I kept the team in the dark about both the history of the building and the precise nature of the ghosts they were here to hunt. They were on a no-search-engines embargo, so it was interesting when they decided to set up their control room in Old Mary’s Scullery itself.
The modern redevelopment of the scullery has seen the Victorian iron stove preserved, with beautiful copper-topped tables down the middle, as well as around the edges of the room. What looks like the remain of a brick oven break up the western wall, filled with prop bottles of Victorian-style ‘poison.’ We plugged our night vision cameras into the large monitor set onto the scullery wall, and replaced the electrical lights with candle light.
From the start, EMF was interesting. We had all the usual EMF traces from lights, power cables, plug sockets and other natural sources… yet there were still rogue sources, especially on the servant’s stairs leading up to the main bar of the pub.
These stairs were especially interesting, as they didn’t have their own bulb to light them, and we could find no sources of electromagnetism, like power cables, connected devices or plug sockets on the stairs.
Nonetheless, not only did our mediums get a fluctuating reading, but that reading appeared to respond to questions. Barbara, our team leader, managed to interrogate whatever was causing the reading, getting what appeared to be a yes/no confirmation that there was something deliberately influencing the EMF meter, and that the presence was female.
Later, Barbara also talked about a vision/communication of a young woman who might have been murdered on the stairs: pushed to the bottom, and then killed with a boot to the bottom of the neck. She believed the killer might have been a man.

The Investigation

Barbara opened a circle in the cactus room and protected everyone from any unwanted spiritual attacks of attachments, and we began.
Restaurant Rear Area
This is a more general dining are than the Scullery, and contains the bar. It’s a fairly open area, replete with two nooks: one just large enough for six or seven people, and another, more open area with lots of rather lovely round tables around the edge (this room also has a love affair with cacti: for some reason there are cacti on all of the tables, and not-entirely-unpleasing paintings of cacti-headed people on the walls, which I rather liked.)
Barbara’s team started here, forming a circle and creating a human ouija board, using a system of shoving to get yes/no answers from the spirit. The spirit, initially thought to be a relative from one of the guests, said that it was female but declined any further communication, much as the one on the stairs had.
When our other psychic and team leader, Mary Lowe, brought her team here they got similar results, with the spirit only agreeing to speak to members of the group who were young and female. Through the same system of ghostly shoving the ghost answered no to almost every question, except one asked by a male guest (“Is this questioning annoying you?”) to which it answered affirmative.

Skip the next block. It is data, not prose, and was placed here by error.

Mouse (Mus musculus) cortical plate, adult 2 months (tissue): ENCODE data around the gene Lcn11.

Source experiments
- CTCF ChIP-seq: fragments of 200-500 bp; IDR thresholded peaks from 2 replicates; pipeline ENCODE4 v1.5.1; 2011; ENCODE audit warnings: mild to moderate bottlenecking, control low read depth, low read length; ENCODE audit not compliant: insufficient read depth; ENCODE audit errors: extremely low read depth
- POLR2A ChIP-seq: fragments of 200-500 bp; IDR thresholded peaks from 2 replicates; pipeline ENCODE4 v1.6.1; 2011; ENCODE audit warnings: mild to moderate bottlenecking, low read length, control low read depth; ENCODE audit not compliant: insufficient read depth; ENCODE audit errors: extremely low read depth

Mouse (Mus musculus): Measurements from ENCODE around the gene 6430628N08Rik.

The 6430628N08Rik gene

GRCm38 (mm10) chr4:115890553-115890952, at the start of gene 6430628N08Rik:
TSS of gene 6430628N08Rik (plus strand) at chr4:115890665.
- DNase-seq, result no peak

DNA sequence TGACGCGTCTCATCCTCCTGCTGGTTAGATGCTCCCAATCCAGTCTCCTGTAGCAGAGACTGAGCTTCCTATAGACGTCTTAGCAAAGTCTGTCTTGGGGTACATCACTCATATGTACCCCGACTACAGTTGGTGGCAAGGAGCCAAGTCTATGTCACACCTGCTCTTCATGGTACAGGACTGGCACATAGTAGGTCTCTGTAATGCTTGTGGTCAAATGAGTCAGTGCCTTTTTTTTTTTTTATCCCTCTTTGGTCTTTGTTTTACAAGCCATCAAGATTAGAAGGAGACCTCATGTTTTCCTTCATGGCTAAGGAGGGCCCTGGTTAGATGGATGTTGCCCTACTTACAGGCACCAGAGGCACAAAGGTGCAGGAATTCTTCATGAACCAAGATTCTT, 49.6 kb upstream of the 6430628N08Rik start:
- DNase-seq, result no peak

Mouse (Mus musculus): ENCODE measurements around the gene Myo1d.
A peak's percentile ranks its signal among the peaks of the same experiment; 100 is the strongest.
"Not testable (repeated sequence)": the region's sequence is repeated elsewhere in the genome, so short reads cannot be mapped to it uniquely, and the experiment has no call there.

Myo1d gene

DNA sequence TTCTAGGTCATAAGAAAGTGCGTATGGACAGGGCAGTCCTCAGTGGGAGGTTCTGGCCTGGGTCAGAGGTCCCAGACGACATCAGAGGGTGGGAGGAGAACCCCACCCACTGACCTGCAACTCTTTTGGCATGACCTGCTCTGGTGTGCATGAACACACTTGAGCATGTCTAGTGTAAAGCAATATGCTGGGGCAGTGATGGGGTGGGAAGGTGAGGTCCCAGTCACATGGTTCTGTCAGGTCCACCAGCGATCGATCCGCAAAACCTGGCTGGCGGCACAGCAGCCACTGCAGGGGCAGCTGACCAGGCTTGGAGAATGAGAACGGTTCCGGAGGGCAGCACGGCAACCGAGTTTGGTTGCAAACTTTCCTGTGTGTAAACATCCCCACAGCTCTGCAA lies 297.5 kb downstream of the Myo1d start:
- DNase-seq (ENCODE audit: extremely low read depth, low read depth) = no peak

The Scullery
The Scullery itself had little to no activity initially. Mary Lowe’s team spent most of an hour trying to raise any contact using a talking board made from attaching letters to the smooth copper surface of the main table in the room. Mary Lowe’s guide Jack was reluctant to enter.
When contact was established, the results were strange: letters and numbers rather than words. Investigators reported a repeating sequence, and we’re eagerly awaiting a transcript of the audio from our recorders in that room.
Barbara’s team reported visions of three children running around the building, but no adults. Their experiment with the planchet was equally unsuccessful, although changing to the glass brought contact, yielding the same sequence of letters and numbers as before.
Things got weird when I decided to intervene. Working on my theory that IF there had been a Mary, her philandering Lord might have been William Craven, I decided that the Mary in question might not be a dead scullery maid, but Lady Craven, the possible killer herself.
This meant that I had to reveal a little of what I knew to Barbra, who agreed to try and bring Lady Mary to the board, if she was present.
The results were immediate. The spirit answered in the affirmative that she was Lady Craven. We asked her if she would answer some questions, but she returned to the same repetitive sequencing of numbers and letters, this time moving the glass violently and forcefully. After a few minutes Barbara agreed to ask her to leave the table so that other spiritual entities could come and speak.
Initially, the entity claiming to be Lady Craven refused to leave, and there was a struggle. Barbara managed, with the help of her guides, to banish Lady Craven from the room, and with Barbara’s help I decided to try and raise the ghost of the maid, Old Mary, mentioned in the pub’s mythology.
Verbal calls didn’t move the glass, but they did have an effect: the monitor we’d been using for the remote camera feeds started to behave strangely, with lines of interference flickering across it. The interference became so fierce that it formulated a visible light source in the scullery, and we hastily checked our equipment for any physical faults, of which we found none.